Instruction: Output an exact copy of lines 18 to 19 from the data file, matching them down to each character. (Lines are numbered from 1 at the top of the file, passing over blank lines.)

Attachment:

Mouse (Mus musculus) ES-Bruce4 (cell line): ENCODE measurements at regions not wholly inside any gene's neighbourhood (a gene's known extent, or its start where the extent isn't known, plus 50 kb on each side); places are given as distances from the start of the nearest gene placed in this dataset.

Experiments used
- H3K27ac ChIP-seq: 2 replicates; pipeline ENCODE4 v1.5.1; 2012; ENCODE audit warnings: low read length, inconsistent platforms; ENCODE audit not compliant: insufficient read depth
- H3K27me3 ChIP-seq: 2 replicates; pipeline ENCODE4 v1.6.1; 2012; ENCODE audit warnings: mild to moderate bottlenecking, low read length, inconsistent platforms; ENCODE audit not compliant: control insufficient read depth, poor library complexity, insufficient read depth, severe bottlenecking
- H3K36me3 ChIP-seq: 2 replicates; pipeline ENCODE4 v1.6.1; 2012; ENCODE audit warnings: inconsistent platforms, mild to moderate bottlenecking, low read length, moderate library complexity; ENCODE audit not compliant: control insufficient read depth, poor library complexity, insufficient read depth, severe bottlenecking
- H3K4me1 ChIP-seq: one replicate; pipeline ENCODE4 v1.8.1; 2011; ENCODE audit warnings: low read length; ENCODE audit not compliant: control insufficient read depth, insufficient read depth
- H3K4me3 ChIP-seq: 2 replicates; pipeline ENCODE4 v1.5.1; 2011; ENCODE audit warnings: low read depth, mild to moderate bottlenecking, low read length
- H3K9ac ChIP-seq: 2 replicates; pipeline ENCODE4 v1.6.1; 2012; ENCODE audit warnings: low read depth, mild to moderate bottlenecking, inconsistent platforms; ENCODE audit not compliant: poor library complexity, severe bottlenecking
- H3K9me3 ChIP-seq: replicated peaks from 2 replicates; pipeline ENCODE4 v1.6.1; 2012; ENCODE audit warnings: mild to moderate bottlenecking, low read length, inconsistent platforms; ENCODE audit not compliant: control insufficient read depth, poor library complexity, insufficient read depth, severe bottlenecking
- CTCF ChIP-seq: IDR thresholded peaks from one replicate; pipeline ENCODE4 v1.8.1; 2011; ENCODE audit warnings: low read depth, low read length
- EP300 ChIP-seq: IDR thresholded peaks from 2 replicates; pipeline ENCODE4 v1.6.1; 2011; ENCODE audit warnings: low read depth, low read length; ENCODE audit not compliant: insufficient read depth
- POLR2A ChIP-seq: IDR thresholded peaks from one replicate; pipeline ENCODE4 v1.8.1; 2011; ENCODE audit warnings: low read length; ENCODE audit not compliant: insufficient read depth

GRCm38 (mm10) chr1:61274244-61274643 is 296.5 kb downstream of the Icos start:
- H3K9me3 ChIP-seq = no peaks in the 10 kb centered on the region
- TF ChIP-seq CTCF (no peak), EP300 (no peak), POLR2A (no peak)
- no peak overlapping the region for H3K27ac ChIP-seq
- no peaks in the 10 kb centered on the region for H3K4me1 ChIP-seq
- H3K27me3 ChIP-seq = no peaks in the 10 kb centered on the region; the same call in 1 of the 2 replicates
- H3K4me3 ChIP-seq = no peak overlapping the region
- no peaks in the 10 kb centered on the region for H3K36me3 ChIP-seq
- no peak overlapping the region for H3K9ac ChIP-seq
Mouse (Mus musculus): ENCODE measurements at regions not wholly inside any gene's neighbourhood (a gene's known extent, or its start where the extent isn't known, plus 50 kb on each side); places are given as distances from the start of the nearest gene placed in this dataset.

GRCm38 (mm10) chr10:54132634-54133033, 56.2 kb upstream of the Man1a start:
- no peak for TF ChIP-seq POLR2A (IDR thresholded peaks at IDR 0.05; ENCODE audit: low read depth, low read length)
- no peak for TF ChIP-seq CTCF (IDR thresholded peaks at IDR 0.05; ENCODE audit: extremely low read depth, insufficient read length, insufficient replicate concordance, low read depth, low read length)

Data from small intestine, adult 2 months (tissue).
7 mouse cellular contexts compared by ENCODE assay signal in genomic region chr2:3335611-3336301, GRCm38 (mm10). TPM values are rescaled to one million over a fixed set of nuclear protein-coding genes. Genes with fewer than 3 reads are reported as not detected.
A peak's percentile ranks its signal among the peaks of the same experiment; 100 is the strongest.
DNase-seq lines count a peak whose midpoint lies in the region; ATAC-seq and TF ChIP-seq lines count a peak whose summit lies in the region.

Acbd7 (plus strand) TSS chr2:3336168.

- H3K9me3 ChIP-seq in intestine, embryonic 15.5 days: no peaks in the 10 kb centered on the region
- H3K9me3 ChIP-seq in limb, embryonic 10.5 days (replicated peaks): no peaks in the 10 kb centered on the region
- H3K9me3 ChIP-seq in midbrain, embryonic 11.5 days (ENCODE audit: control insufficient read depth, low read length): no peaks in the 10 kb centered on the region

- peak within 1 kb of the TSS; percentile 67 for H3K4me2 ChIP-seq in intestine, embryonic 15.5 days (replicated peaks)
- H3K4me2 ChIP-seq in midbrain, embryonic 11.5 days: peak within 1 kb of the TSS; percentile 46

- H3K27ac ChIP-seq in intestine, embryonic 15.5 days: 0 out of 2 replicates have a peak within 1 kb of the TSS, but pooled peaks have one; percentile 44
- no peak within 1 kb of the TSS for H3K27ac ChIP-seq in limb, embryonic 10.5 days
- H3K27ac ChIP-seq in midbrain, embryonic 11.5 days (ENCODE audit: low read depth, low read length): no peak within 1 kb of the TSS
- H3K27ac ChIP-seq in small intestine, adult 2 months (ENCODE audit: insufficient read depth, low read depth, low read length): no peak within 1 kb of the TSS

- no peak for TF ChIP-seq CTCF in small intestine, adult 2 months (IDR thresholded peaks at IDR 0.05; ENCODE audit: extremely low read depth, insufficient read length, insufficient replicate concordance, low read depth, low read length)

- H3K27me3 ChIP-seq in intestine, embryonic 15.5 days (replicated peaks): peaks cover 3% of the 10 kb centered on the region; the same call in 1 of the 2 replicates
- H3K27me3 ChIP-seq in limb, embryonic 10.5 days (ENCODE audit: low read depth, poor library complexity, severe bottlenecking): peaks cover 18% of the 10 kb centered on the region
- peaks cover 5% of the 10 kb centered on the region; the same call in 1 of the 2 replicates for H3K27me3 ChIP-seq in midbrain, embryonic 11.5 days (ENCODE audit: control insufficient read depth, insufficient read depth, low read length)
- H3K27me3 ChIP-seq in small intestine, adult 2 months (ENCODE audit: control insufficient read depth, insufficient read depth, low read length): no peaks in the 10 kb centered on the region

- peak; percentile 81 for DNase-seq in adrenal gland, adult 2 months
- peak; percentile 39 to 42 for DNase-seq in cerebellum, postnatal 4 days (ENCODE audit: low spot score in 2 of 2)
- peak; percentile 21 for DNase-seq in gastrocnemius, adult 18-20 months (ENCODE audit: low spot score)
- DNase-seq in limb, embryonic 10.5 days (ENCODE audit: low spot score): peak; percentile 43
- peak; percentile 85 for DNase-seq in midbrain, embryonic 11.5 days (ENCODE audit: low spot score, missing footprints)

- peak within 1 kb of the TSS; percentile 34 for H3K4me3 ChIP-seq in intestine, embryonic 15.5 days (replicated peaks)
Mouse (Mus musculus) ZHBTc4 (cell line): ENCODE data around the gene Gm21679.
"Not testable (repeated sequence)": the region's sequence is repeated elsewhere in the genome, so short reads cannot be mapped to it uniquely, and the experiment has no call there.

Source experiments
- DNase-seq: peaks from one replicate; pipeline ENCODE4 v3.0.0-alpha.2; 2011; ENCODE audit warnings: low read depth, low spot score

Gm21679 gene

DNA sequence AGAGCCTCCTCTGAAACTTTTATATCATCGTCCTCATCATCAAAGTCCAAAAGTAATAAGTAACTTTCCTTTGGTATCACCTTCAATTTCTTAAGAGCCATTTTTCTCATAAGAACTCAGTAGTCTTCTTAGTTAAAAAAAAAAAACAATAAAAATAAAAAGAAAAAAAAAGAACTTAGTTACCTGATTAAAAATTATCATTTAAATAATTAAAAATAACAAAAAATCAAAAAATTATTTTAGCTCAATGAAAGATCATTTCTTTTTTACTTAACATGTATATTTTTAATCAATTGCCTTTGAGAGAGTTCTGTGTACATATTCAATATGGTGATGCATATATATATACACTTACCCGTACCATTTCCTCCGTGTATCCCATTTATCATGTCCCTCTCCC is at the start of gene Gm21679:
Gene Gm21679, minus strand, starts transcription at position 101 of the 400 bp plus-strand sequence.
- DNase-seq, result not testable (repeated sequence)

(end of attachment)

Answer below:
- H3K27me3 ChIP-seq = no peaks in the 10 kb centered on the region; the same call in 1 of the 2 replicates
- H3K4me3 ChIP-seq = no peak overlapping the region